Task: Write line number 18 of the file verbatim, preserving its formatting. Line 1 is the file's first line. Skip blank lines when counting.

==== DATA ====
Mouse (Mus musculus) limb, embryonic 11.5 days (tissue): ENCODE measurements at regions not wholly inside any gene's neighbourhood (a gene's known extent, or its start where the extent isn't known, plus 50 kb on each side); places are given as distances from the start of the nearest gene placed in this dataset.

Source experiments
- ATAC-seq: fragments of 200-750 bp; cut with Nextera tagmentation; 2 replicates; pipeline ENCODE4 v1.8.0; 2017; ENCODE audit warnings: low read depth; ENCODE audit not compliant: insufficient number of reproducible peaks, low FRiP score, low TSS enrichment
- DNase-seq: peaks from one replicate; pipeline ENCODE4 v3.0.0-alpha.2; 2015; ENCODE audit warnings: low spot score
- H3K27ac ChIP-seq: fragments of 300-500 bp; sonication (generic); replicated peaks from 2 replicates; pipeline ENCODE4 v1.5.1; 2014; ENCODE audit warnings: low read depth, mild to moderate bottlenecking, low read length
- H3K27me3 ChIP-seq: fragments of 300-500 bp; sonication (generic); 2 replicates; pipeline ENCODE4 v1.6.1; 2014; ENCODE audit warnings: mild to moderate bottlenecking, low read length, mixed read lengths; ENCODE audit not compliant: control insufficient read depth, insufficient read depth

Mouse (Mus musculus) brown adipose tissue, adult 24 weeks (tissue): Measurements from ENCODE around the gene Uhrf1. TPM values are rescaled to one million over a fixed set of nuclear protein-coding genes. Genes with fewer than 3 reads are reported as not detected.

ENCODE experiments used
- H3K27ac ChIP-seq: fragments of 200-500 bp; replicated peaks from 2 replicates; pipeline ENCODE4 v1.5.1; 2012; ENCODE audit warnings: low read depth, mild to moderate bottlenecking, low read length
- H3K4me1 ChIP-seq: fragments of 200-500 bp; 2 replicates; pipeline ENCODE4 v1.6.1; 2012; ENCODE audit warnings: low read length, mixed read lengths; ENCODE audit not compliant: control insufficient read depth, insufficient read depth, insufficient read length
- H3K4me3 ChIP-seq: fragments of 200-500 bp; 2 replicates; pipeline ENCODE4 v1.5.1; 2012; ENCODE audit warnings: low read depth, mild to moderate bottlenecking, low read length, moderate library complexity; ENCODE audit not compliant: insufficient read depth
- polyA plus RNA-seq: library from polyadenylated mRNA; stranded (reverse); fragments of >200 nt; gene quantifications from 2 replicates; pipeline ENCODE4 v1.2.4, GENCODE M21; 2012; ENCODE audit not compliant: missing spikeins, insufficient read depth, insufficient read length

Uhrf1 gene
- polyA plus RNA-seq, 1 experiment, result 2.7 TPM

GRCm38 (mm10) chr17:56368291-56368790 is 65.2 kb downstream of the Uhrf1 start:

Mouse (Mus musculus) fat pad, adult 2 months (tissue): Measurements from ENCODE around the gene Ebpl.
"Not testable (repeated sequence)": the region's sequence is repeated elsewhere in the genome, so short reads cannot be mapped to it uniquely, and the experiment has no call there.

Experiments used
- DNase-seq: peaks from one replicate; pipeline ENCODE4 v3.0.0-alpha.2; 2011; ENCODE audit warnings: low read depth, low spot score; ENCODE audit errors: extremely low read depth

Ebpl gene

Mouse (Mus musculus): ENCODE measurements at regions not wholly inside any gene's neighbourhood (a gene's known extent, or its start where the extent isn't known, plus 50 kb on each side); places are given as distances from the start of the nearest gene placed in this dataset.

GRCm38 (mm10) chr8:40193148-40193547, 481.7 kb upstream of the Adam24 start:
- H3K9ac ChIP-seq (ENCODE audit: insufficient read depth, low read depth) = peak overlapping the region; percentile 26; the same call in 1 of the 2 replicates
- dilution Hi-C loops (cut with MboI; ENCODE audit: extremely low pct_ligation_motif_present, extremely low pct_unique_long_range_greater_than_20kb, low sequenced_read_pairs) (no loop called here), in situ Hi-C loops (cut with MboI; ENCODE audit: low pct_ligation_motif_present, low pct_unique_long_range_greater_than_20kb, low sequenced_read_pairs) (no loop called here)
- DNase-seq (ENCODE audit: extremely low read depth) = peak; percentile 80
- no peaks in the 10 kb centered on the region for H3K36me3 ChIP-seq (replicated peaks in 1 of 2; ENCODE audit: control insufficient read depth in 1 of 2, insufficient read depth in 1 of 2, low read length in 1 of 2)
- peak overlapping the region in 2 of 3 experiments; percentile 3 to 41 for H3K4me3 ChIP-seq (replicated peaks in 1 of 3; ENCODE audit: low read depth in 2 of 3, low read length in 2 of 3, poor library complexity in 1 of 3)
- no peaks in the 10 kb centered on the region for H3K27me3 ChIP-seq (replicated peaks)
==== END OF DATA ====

Experiments used